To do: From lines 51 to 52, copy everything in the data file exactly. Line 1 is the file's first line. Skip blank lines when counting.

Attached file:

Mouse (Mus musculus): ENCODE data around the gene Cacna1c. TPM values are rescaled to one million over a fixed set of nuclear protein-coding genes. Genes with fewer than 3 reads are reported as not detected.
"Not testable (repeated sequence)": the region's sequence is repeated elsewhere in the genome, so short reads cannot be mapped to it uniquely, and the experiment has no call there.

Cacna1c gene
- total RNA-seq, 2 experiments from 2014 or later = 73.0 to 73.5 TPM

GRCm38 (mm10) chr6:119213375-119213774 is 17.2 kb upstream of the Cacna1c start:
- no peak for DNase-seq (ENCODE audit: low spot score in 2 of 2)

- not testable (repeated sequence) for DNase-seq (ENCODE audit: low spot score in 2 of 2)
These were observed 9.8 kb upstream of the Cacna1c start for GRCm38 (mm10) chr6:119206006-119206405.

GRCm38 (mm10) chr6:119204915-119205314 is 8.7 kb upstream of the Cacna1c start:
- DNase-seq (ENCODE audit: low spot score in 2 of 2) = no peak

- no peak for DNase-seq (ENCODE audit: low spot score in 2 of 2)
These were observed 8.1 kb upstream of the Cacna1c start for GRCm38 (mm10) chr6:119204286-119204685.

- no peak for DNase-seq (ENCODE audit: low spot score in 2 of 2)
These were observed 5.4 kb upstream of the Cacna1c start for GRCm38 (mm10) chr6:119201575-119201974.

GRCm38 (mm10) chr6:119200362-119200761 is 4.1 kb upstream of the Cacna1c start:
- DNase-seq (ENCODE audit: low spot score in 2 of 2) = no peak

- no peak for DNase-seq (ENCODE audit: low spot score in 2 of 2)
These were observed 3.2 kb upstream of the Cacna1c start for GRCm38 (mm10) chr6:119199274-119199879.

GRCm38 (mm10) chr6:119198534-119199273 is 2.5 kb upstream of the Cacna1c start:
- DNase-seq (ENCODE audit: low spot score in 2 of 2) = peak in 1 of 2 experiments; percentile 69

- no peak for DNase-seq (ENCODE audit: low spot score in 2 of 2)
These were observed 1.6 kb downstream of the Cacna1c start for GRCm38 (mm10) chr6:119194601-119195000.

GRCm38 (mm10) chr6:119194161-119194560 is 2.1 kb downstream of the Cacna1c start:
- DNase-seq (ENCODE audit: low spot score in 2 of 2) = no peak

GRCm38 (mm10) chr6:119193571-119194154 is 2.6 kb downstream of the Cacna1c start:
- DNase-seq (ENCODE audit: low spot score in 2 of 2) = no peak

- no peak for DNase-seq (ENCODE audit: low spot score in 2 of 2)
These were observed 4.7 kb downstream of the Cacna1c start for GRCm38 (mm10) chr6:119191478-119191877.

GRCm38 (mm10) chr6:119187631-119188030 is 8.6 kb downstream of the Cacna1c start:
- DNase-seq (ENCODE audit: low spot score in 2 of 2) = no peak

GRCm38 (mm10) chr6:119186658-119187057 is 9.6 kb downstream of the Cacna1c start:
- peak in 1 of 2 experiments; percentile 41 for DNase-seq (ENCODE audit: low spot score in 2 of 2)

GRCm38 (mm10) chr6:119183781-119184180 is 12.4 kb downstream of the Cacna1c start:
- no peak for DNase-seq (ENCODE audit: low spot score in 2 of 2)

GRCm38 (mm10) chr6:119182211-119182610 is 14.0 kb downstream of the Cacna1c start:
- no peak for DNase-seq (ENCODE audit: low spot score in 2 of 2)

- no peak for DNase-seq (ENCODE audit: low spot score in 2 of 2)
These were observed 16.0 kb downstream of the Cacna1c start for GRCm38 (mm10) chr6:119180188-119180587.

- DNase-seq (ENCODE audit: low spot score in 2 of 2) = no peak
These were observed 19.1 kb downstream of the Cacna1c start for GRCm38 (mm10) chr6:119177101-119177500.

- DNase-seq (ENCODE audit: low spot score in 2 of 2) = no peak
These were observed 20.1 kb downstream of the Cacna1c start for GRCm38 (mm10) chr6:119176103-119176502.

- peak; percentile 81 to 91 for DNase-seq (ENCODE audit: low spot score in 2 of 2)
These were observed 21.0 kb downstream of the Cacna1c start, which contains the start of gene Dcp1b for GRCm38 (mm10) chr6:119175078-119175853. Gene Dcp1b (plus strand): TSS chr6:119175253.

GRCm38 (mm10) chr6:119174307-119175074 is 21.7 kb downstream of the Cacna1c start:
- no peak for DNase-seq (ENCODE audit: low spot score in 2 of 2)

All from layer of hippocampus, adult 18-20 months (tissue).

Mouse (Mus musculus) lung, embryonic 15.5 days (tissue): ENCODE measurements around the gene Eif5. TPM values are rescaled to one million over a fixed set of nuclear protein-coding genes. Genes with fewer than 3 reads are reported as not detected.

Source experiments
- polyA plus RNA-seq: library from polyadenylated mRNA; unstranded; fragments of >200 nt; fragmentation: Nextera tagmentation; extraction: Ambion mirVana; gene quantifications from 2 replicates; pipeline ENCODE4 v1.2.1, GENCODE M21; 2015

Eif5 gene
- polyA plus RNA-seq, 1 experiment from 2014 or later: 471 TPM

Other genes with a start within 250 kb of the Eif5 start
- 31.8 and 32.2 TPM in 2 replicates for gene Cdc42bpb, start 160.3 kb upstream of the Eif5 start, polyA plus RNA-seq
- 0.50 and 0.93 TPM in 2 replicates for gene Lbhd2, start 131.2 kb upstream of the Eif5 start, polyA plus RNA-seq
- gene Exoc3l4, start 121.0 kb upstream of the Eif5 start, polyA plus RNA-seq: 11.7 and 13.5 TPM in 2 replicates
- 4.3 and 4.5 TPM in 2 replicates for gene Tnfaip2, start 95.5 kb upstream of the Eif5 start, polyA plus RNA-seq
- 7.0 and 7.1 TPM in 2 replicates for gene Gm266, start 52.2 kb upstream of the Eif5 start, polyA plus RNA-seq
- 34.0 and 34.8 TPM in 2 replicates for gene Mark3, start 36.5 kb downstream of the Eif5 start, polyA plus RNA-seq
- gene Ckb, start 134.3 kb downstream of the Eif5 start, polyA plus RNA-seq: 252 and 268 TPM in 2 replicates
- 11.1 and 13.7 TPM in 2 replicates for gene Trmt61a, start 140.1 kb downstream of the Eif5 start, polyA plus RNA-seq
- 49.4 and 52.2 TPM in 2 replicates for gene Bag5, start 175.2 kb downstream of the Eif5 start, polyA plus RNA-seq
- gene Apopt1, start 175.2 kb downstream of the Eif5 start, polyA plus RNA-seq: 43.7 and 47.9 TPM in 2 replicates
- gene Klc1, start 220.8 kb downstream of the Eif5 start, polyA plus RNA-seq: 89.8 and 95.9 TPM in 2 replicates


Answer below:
Eif5 gene
- polyA plus RNA-seq, 1 experiment from 2014 or later: 471 TPM